The megabank is trying to head off a shareholder lawsuit with the legal concept of "puffery" – the idea that some claims are so transparently false that no one believes them anyway
Wells Fargo is adopting an unusual defense against a shareholder lawsuit: claiming, essentially, that shareholders can’t hold the bank accountable for CEO Tim Sloan’s statements that it was “working to restore trust” and be “more transparent” about its scandals – because it should have been obvious that Sloan was lying.
The defense, which Wells Fargo put forth in a legal filing aimed at getting a shareholder lawsuit dismissed, relies on the legal concept of “puffery,” according to a Los Angeles Times report.
Generally, businesses engage in “puffery” when they make advertising claims that are vague or transparently untrue – a restaurant claiming it has “the world’s best burgers,” for instance. Judges and regulators have ruled that claims like that are so obviously inflated that consumers won’t take them seriously. Such claims aren’t actionable in court, the Times reported.
The thing is, “puffery” usually applies to outsized advertising claims. Wells Fargo is now claiming that the “puffery” defense should be applied to statements CEO Tim Sloan made to investors, and that a lawsuit filed by shareholders should be dismissed on those grounds.
The lawsuit stems from one of the bank’s many scandals – in particular the July 2017 revelation that Wells Fargo had for years been charging auto loan customers for unnecessary insurance. The lawsuit is seeking class certification for all investors who bought the company’s stock after Nov. 3, 2016, through Aug. 3, 2018, the Times reported.
It was on Nov. 3, 2016, that Sloan announced at an investor’s conference that he was “not aware” of any undisclosed scandals. In fact, Wells Fargo already knew that its improper auto insurance charges had pushed as many as 275,000 customers into delinquency and resulted in 25,000 improper repossessions. In fact, top bank executives allegedly knew of the problem as early as 2012, but took no action until 2016, according to the Times. Regulators have already slammed the bank for its inaction; earlier this year, the Consumer Financial Protection Bureau and the Office of the Comptroller of the Currency fined Wells Fargo $1 billion for the auto-insurance scandal and a rash of improper mortgage fees.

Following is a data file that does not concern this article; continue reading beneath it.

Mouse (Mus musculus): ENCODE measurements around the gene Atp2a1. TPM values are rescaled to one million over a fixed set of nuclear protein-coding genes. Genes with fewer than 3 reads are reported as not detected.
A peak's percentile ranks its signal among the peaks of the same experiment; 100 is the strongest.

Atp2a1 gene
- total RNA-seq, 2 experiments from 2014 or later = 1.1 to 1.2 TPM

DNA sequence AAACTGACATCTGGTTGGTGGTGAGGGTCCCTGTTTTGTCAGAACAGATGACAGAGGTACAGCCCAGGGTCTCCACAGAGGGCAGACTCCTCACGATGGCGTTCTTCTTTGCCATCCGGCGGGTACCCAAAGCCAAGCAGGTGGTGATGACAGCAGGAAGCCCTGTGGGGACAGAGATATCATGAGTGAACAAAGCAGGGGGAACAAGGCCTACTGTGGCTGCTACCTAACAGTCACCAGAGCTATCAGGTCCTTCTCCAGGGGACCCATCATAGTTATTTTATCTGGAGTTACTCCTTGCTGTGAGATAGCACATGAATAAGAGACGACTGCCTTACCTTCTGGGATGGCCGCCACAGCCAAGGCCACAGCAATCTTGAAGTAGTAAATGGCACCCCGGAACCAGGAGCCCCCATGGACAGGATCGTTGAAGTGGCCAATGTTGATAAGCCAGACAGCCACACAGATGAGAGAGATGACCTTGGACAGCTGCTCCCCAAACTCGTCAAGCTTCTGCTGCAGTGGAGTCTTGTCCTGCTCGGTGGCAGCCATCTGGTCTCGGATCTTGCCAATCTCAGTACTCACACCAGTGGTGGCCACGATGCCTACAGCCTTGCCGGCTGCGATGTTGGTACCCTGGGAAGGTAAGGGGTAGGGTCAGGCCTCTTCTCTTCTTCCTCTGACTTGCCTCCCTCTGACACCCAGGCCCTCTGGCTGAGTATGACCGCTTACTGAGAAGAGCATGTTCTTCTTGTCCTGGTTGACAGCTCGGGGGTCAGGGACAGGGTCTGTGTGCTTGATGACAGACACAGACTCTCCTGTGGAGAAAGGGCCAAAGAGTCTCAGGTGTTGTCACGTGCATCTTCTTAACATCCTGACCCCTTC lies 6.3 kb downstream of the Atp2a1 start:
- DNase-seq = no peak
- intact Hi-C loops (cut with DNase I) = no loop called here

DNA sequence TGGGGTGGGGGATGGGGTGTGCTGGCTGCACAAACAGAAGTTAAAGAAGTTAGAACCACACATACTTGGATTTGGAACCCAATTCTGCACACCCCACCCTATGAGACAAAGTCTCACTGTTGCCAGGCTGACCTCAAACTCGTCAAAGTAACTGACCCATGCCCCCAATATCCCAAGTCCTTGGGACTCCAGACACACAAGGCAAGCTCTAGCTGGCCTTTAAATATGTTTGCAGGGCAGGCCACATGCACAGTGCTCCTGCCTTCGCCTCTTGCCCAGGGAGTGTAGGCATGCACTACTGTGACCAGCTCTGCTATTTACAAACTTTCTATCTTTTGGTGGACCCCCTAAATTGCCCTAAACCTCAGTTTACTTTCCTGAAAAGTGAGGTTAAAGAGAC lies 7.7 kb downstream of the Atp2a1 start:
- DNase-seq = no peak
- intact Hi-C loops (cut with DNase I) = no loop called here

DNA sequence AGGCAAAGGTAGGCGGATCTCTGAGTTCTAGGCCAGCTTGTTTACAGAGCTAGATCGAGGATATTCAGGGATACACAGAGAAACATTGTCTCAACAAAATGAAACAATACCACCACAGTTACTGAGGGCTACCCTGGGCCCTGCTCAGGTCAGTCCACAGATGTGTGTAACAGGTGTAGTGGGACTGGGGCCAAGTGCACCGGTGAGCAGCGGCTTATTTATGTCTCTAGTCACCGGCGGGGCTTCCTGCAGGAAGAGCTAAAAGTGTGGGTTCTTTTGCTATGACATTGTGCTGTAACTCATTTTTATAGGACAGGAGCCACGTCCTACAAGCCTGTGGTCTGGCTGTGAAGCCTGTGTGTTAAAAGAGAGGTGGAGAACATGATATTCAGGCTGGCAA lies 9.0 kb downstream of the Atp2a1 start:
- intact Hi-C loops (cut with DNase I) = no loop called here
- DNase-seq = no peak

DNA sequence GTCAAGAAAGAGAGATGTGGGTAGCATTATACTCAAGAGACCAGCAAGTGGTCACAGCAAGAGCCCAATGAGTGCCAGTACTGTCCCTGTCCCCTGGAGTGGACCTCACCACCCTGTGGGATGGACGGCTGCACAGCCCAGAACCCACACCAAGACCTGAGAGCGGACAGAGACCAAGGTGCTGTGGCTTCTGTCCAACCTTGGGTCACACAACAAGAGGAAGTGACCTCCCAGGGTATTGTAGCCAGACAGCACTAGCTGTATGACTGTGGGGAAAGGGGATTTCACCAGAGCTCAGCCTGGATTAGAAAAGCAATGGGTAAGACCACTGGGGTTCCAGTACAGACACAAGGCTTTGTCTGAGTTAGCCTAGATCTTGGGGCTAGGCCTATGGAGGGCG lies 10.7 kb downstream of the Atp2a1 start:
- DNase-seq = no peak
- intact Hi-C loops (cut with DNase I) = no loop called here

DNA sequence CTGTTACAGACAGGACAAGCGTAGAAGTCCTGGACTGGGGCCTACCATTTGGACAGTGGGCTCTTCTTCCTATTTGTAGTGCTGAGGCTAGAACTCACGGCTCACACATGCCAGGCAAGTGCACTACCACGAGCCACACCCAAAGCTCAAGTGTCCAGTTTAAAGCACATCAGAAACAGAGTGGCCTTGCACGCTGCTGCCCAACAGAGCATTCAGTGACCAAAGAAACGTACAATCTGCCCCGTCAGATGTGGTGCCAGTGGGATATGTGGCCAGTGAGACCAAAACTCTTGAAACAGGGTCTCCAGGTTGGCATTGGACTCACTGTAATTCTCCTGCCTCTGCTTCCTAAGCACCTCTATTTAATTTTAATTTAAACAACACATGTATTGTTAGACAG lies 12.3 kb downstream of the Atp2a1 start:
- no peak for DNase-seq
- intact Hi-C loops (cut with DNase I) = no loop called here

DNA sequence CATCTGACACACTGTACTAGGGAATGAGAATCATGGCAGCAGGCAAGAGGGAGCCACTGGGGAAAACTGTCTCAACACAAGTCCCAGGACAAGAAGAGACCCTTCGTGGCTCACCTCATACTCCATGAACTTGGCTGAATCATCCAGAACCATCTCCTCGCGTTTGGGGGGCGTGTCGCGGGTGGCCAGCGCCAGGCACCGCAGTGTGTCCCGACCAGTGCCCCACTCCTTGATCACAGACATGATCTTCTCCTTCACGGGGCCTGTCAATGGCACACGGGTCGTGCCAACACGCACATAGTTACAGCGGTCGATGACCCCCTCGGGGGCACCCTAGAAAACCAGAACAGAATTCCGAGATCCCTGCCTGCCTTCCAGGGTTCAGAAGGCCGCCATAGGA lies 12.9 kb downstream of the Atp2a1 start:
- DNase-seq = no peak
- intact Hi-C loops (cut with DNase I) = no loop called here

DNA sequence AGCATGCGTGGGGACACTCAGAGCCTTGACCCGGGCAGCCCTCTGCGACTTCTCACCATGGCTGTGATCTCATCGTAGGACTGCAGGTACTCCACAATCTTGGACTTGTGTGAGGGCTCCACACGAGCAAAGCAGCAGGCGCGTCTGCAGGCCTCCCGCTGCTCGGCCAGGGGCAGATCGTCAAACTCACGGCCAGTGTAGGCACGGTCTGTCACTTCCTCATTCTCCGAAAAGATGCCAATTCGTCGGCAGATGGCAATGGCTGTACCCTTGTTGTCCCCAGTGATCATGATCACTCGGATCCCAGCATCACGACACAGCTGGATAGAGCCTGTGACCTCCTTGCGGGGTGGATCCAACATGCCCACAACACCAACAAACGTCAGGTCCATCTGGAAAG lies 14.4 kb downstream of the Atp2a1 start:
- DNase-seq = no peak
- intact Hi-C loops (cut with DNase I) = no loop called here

The shareholder lawsuit focuses on efforts by Sloan and other Wells Fargo executives to conceal the auto-loan scandal, the Times reported. Wells Fargo execs were, at the time, already dealing with the bank’s massive fake-accounts scandal. They insisted that Wells Fargo would be “more transparent” about its scandals even while failing to disclose the auto-insurance issue.
During an investor call in January 2017, Sloan said that the bank wanted “to leave no stone unturned. If we find something that’s important, we’ll communicate that.”
By that time, Sloan had already received an independent report on the auto-insurance scandal, the Times reported. The scandal did not become public, however, until the independent report was leaked to the media in July 2017.
The shareholder lawsuit contends that Wells Fargo lied about its intent to be transparency. Wells Fargo, however, maintains that Sloan’s statements were “puffery.” According to the bank’s legal filing, Sloan’s comments were generic statements “on which no reasonable investor could rely.”
“This is just another example of corporate actors making statements to the market, and then trying to avoid liability for the representations they made,” Darren Robbins, the attorney bringing the shareholder suit, told the Times.